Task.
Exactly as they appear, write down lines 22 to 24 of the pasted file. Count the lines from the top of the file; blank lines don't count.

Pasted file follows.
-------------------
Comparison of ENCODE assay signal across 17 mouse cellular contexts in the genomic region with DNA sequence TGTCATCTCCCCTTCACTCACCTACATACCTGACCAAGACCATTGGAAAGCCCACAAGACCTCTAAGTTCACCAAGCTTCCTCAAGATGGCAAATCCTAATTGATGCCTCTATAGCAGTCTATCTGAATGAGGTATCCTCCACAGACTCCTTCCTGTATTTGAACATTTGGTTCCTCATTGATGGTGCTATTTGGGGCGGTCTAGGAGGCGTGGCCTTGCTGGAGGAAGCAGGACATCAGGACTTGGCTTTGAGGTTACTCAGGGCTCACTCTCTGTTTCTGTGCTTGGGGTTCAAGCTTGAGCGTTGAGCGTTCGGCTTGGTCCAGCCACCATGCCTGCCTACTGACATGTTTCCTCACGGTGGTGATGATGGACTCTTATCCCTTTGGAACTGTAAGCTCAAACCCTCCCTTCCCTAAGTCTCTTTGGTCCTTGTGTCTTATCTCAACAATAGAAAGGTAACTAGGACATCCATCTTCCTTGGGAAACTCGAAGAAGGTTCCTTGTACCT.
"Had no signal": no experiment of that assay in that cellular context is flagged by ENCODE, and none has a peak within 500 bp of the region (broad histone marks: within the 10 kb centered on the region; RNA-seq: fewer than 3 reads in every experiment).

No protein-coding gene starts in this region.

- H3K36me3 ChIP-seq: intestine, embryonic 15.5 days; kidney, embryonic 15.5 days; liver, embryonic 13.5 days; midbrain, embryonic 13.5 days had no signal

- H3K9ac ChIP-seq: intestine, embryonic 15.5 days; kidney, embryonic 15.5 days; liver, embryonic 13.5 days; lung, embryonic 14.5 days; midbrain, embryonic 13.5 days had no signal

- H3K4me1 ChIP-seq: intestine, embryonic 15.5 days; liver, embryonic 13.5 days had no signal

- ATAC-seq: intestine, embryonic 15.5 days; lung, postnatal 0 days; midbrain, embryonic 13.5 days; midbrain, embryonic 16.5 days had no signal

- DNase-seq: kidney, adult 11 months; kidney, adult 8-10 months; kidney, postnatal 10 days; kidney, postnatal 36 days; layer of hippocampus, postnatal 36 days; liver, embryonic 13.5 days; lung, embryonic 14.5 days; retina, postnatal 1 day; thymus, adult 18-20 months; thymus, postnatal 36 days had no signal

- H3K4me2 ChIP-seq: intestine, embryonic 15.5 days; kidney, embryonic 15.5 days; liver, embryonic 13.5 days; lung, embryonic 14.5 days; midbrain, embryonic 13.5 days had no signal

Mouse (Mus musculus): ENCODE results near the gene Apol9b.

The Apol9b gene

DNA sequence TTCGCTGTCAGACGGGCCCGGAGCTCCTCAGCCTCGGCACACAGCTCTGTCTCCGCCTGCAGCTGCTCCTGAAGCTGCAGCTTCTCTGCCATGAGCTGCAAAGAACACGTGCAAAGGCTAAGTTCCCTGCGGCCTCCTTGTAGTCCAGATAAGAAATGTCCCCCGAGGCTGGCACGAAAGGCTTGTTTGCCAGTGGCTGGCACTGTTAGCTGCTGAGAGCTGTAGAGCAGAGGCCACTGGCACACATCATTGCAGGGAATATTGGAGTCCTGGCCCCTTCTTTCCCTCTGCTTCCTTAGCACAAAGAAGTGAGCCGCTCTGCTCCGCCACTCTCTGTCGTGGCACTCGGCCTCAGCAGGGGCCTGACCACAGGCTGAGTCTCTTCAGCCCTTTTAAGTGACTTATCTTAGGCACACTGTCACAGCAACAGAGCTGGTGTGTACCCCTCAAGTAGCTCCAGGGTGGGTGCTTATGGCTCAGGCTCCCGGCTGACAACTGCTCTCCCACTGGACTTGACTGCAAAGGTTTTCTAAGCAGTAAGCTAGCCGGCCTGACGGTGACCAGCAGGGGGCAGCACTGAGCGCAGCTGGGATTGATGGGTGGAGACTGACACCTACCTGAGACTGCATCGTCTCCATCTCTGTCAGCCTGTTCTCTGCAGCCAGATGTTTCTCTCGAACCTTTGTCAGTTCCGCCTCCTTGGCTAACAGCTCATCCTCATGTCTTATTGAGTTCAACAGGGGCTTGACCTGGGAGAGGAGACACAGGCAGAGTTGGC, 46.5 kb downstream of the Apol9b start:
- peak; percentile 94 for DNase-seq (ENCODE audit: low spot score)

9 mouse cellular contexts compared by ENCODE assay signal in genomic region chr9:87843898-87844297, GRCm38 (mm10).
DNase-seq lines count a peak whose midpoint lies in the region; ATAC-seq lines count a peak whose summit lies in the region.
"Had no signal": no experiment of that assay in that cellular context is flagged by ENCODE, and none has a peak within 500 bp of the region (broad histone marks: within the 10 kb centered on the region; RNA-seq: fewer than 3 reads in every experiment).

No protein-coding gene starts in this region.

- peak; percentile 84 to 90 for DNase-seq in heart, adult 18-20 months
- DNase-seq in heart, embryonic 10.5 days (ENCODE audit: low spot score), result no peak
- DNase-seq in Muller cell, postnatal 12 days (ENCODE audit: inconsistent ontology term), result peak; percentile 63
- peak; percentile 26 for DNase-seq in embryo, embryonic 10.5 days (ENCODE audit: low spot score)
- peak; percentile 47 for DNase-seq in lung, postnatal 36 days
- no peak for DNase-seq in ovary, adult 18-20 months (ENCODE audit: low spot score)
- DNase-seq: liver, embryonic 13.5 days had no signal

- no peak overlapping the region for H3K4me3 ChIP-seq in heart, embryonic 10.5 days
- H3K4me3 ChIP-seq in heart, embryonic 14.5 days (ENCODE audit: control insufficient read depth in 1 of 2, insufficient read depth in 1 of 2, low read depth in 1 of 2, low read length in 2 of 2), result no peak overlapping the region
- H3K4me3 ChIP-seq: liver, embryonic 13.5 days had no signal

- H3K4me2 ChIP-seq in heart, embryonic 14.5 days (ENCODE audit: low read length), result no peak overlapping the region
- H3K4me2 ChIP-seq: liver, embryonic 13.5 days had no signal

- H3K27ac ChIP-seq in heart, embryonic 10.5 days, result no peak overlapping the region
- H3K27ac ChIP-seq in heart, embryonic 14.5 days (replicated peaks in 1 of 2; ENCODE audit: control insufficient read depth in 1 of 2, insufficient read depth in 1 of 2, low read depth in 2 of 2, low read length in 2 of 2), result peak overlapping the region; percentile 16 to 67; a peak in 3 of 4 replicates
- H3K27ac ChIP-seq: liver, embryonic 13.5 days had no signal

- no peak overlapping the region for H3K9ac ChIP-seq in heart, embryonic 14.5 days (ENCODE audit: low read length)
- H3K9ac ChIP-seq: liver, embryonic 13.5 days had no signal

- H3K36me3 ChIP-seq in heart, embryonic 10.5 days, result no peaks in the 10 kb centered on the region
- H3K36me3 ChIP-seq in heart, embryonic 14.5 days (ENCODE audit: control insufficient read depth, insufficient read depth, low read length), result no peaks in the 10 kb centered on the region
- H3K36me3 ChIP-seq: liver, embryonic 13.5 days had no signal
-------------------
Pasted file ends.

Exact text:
- peak; percentile 47 for DNase-seq in lung, postnatal 36 days
- no peak for DNase-seq in ovary, adult 18-20 months (ENCODE audit: low spot score)
- DNase-seq: liver, embryonic 13.5 days had no signal